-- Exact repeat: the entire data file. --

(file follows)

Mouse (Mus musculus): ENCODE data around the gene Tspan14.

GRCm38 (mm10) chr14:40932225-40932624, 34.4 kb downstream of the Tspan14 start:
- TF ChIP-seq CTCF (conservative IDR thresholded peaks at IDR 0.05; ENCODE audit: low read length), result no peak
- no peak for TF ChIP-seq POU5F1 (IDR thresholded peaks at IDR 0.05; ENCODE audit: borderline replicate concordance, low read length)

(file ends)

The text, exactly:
Mouse (Mus musculus): ENCODE data around the gene Tspan14.

GRCm38 (mm10) chr14:40932225-40932624, 34.4 kb downstream of the Tspan14 start:
- TF ChIP-seq CTCF (conservative IDR thresholded peaks at IDR 0.05; ENCODE audit: low read length), result no peak
- no peak for TF ChIP-seq POU5F1 (IDR thresholded peaks at IDR 0.05; ENCODE audit: borderline replicate concordance, low read length)